I am going to do a series of posts on winter landscape painting. Before I get to the equipment and the other adaptations needed to paint outside in the winter, I want to talk why you would want to do it in the first place.
Here's a painting by Aldro t. Hibbard* as an example of why. There are great pictures to be made outside in the winter. The potential for designs is enormous. Those big areas of "white" are just great for making arrangements. Pretty much everything in the landscape is darker and sits silhouetted against that white field. Also the snow is woven throughout the whole scene generally so it often unifies a picture. Like white velvet painting!
There is another thing that happens in the winter too, all of that green goes away. That makes the deep woods into a fine place to paint when in the summer it is way to closed in. Big views appear that are only there when you can see through the trees . Village scenes are unified because of the snow on rooftops is common to all the houses and driveways and other ugly ephemera disappear or can easily be made to. In the winter you can stand in the middle of a stream and look up its length like a country road. Below is my old friend Stefan Pastuvov painting along a frozen stream in Maine.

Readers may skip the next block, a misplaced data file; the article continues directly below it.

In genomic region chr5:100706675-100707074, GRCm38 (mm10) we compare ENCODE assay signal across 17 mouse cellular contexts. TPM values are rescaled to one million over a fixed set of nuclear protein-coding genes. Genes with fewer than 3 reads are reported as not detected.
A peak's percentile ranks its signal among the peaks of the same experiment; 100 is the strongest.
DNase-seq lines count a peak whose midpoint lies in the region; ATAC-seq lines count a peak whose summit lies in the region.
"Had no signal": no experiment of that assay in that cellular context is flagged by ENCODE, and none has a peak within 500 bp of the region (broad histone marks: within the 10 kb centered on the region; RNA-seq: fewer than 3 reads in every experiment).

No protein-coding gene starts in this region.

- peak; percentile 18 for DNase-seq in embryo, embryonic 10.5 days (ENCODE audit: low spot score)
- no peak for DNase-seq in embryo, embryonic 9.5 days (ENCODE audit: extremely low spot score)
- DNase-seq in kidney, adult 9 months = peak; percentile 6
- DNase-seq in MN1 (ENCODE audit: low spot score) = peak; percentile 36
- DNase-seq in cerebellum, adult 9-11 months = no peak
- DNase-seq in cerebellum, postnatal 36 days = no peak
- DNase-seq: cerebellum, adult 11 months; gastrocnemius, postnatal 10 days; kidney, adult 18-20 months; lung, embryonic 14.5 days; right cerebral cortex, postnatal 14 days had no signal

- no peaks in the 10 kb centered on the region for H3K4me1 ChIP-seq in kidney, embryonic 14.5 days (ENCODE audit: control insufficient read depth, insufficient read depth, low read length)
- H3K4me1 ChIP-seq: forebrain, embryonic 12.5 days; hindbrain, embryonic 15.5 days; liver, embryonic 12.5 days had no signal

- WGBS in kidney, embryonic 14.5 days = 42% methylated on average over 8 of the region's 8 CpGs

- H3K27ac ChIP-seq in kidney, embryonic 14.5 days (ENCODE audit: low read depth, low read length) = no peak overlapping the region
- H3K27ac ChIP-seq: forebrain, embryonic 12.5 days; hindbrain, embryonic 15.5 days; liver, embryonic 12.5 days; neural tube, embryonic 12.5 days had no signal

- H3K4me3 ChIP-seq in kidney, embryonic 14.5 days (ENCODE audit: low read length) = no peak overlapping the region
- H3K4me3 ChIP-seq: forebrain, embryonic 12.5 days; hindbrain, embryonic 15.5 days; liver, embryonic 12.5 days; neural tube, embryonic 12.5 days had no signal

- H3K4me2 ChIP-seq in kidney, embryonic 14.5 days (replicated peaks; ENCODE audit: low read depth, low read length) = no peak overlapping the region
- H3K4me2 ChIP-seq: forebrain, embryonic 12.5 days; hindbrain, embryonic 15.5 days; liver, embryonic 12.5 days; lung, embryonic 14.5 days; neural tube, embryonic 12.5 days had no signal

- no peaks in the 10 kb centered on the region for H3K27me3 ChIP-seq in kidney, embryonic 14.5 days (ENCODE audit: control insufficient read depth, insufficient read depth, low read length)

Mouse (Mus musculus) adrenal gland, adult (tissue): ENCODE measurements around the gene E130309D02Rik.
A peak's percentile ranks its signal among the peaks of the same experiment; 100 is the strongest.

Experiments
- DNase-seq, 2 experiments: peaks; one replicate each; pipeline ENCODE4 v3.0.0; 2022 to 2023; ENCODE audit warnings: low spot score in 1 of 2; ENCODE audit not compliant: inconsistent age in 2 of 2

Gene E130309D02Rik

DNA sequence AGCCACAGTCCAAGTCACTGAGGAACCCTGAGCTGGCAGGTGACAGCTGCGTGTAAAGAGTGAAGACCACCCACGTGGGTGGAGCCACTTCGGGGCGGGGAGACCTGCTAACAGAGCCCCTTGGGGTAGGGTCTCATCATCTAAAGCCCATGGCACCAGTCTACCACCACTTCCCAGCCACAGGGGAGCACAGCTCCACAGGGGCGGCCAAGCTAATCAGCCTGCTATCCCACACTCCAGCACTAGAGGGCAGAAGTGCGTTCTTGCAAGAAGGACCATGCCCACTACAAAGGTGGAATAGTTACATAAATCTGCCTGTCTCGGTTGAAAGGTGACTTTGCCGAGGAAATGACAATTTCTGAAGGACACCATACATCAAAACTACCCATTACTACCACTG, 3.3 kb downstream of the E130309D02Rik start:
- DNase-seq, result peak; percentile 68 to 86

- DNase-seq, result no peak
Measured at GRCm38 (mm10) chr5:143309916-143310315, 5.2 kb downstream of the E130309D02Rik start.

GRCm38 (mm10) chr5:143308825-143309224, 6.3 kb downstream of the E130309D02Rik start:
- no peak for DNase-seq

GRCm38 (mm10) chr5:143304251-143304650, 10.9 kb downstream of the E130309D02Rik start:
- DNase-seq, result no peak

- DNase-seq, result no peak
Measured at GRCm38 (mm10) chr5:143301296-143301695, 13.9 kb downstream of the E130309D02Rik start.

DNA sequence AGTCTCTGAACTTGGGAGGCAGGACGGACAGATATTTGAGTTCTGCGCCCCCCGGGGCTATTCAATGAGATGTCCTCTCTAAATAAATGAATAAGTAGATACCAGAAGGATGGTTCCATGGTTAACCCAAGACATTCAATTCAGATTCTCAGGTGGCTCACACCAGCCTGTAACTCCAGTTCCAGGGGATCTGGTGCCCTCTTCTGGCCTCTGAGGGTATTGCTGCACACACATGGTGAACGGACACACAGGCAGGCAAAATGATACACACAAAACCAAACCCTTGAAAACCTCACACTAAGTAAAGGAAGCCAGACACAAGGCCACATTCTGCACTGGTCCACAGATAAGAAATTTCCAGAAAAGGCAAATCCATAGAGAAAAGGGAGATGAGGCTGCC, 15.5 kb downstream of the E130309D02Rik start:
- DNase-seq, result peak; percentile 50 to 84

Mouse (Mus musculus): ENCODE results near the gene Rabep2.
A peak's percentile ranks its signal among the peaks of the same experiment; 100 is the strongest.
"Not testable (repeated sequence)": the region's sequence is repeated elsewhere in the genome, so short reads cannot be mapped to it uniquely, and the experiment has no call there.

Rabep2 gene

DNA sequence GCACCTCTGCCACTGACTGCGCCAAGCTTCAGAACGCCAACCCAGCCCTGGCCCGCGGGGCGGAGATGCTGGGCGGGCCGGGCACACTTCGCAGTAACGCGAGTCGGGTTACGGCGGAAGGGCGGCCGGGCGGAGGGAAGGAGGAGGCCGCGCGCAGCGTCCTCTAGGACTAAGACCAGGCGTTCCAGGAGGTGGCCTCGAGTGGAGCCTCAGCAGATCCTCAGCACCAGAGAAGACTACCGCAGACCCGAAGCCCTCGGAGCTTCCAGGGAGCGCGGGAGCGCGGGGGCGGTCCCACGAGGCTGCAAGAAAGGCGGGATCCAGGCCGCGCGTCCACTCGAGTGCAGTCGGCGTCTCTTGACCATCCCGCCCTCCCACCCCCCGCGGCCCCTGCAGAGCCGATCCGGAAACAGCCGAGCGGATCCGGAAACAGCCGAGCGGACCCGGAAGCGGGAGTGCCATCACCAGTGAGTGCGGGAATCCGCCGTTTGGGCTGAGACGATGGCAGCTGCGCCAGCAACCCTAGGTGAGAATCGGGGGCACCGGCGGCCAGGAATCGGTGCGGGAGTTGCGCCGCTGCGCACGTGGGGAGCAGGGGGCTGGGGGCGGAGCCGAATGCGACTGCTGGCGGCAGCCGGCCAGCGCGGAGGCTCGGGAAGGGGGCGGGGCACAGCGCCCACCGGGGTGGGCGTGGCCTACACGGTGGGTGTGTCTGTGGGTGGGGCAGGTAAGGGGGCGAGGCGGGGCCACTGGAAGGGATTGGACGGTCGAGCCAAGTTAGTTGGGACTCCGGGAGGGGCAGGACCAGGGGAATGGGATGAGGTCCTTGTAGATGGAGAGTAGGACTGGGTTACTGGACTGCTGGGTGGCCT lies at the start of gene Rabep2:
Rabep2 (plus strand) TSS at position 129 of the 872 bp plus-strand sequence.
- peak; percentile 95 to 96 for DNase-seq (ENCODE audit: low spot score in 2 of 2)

I would rather paint outside in January than July. In July everything is green except for the sky which is blue (with a little yellow in it) in January there are dozens of colors, and they are sophisticated 500 dollar suit colors too. There are heathers and ochers, browns and russets. The pines are green but its not the acidic green of summer and the snow is prismatic. Its not white, it is opalescent. It is very interesting to paint. When you want it lower in value than your pure white pigment, you will have to add color to it to get it there. What color? generally all three. Or you will paint it purple and shoot yellow into it. Or paint it green and lay purple over that, or pink and then, well you see what I mean. The color of snow in the light and in the shadow is vibratory. It is my favorite thing to paint.
Here I am painting in the snow up near Bethel, Maine. There is another good reason to paint outside in the winter though. If you want to be a plein air painter and are only painting outside in the warm months you are only working PART TIME.
You are also missing out on a lot of learning. The structure of the trees is evident in the winter and that's when you learn that. You wouldn't imagine you could learn to be a figure draftsman only drawing the clothed figure. Well, the trees model nude in the winter! A lot of landscape painting is tree painting. They are the figures on the landscape painters stage. In order to learn to draw those figures you need to be out there in the winter studying their anatomy.
There are a lot of what I call inominate colors out in the winter landscape. An inominate color is one that you can't easily name. That is, its not red, or blue, or yellow but a combination of all of the colors. They are everywhere in the winter and learning to make them is fun and teaches a sophisticated range of grays and browns and heathers etc. That puts more arrows in your color quiver.I will be back and tell you more about winter painting tomorrow.
* Aldro from the book Aldro Hibbard artist in two Worlds available through the Rockport Art Association